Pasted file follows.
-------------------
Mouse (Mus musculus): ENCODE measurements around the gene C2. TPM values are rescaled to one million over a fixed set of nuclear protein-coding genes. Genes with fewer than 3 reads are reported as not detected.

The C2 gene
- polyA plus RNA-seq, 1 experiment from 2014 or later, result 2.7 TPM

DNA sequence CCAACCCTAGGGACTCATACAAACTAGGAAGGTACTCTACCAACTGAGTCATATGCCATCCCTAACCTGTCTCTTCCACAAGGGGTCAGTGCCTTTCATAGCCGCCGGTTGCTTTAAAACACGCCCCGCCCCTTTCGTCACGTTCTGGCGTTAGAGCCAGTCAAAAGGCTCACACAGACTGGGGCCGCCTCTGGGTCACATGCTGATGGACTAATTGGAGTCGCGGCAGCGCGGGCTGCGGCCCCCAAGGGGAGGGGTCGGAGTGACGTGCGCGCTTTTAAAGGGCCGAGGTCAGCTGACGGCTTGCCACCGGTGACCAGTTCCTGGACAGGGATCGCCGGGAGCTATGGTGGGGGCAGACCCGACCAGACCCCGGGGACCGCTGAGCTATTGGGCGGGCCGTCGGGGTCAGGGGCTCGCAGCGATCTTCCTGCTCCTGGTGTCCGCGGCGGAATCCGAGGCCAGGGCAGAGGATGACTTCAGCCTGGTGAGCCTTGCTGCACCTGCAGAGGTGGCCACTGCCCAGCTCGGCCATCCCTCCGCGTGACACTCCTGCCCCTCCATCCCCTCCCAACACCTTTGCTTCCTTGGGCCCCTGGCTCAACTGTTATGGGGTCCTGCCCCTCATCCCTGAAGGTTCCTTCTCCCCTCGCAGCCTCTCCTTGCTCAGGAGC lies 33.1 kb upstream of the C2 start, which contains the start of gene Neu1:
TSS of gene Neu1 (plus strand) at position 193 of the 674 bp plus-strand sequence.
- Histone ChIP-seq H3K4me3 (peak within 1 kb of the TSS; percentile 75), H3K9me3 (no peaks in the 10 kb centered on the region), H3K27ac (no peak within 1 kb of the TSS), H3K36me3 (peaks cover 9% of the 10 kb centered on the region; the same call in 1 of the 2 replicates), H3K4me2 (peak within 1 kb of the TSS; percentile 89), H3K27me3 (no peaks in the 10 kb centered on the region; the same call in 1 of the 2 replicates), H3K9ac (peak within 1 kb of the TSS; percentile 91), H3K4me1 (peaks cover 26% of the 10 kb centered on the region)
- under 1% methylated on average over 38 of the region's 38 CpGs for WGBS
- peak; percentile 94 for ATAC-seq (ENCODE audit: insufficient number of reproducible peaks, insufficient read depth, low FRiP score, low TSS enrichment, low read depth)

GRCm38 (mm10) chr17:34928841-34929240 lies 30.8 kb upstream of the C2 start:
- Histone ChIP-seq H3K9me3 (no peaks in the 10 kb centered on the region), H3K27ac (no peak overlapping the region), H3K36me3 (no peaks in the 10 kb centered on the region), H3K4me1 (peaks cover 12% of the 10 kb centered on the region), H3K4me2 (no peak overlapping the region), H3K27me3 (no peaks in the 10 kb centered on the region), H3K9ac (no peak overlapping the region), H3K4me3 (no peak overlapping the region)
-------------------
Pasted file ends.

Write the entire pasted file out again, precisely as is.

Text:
Mouse (Mus musculus): ENCODE measurements around the gene C2. TPM values are rescaled to one million over a fixed set of nuclear protein-coding genes. Genes with fewer than 3 reads are reported as not detected.

The C2 gene
- polyA plus RNA-seq, 1 experiment from 2014 or later, result 2.7 TPM

DNA sequence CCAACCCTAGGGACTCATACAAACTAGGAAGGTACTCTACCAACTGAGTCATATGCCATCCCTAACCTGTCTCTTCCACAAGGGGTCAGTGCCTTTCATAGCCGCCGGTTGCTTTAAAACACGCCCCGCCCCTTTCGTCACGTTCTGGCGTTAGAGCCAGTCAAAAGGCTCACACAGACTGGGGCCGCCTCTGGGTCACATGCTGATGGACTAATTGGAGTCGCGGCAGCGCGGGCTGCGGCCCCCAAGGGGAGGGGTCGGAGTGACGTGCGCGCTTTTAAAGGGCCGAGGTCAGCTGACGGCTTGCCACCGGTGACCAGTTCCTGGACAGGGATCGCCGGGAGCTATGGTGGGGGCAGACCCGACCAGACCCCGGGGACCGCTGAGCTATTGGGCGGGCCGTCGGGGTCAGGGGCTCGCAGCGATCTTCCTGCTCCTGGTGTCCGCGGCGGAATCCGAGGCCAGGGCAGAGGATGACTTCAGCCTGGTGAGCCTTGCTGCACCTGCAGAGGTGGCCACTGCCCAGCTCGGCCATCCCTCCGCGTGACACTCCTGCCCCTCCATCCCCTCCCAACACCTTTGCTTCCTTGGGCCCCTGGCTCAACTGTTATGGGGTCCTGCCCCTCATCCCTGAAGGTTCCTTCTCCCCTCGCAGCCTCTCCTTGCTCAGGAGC lies 33.1 kb upstream of the C2 start, which contains the start of gene Neu1:
TSS of gene Neu1 (plus strand) at position 193 of the 674 bp plus-strand sequence.
- Histone ChIP-seq H3K4me3 (peak within 1 kb of the TSS; percentile 75), H3K9me3 (no peaks in the 10 kb centered on the region), H3K27ac (no peak within 1 kb of the TSS), H3K36me3 (peaks cover 9% of the 10 kb centered on the region; the same call in 1 of the 2 replicates), H3K4me2 (peak within 1 kb of the TSS; percentile 89), H3K27me3 (no peaks in the 10 kb centered on the region; the same call in 1 of the 2 replicates), H3K9ac (peak within 1 kb of the TSS; percentile 91), H3K4me1 (peaks cover 26% of the 10 kb centered on the region)
- under 1% methylated on average over 38 of the region's 38 CpGs for WGBS
- peak; percentile 94 for ATAC-seq (ENCODE audit: insufficient number of reproducible peaks, insufficient read depth, low FRiP score, low TSS enrichment, low read depth)

GRCm38 (mm10) chr17:34928841-34929240 lies 30.8 kb upstream of the C2 start:
- Histone ChIP-seq H3K9me3 (no peaks in the 10 kb centered on the region), H3K27ac (no peak overlapping the region), H3K36me3 (no peaks in the 10 kb centered on the region), H3K4me1 (peaks cover 12% of the 10 kb centered on the region), H3K4me2 (no peak overlapping the region), H3K27me3 (no peaks in the 10 kb centered on the region), H3K9ac (no peak overlapping the region), H3K4me3 (no peak overlapping the region)